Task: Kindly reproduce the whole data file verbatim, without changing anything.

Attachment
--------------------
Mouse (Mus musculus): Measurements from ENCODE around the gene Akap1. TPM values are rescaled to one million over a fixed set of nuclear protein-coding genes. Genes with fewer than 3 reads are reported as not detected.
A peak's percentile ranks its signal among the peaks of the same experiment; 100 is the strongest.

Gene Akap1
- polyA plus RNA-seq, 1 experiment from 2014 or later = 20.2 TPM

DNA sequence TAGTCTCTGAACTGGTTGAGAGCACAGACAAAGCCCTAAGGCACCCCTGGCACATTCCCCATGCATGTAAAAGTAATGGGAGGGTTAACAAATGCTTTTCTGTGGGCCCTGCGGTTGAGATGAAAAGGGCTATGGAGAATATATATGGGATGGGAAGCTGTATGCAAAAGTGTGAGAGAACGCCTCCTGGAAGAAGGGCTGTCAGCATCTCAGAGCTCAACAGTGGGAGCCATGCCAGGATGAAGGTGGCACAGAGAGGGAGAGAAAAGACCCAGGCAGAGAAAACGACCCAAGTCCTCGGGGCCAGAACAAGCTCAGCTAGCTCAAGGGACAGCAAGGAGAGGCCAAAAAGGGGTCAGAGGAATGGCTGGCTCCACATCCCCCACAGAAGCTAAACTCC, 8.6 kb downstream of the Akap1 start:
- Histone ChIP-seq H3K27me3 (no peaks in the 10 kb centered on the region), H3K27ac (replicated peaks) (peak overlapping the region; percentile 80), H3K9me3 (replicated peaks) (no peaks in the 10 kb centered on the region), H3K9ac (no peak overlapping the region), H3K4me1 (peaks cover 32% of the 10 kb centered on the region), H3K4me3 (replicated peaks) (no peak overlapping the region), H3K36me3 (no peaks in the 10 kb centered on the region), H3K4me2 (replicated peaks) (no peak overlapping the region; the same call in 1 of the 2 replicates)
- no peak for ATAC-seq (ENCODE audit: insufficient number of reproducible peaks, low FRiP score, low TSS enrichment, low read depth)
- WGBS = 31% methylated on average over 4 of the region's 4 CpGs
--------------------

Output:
Mouse (Mus musculus): Measurements from ENCODE around the gene Akap1. TPM values are rescaled to one million over a fixed set of nuclear protein-coding genes. Genes with fewer than 3 reads are reported as not detected.
A peak's percentile ranks its signal among the peaks of the same experiment; 100 is the strongest.

Gene Akap1
- polyA plus RNA-seq, 1 experiment from 2014 or later = 20.2 TPM

DNA sequence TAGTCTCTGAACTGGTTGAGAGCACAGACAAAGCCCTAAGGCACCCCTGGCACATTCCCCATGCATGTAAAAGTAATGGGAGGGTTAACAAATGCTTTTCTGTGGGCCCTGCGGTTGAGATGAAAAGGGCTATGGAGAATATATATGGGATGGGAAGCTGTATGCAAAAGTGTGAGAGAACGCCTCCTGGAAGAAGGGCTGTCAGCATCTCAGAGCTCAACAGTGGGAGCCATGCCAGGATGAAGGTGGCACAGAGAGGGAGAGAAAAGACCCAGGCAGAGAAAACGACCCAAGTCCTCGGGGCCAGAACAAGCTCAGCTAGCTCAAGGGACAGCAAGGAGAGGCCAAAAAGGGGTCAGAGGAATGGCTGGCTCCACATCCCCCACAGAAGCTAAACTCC, 8.6 kb downstream of the Akap1 start:
- Histone ChIP-seq H3K27me3 (no peaks in the 10 kb centered on the region), H3K27ac (replicated peaks) (peak overlapping the region; percentile 80), H3K9me3 (replicated peaks) (no peaks in the 10 kb centered on the region), H3K9ac (no peak overlapping the region), H3K4me1 (peaks cover 32% of the 10 kb centered on the region), H3K4me3 (replicated peaks) (no peak overlapping the region), H3K36me3 (no peaks in the 10 kb centered on the region), H3K4me2 (replicated peaks) (no peak overlapping the region; the same call in 1 of the 2 replicates)
- no peak for ATAC-seq (ENCODE audit: insufficient number of reproducible peaks, low FRiP score, low TSS enrichment, low read depth)
- WGBS = 31% methylated on average over 4 of the region's 4 CpGs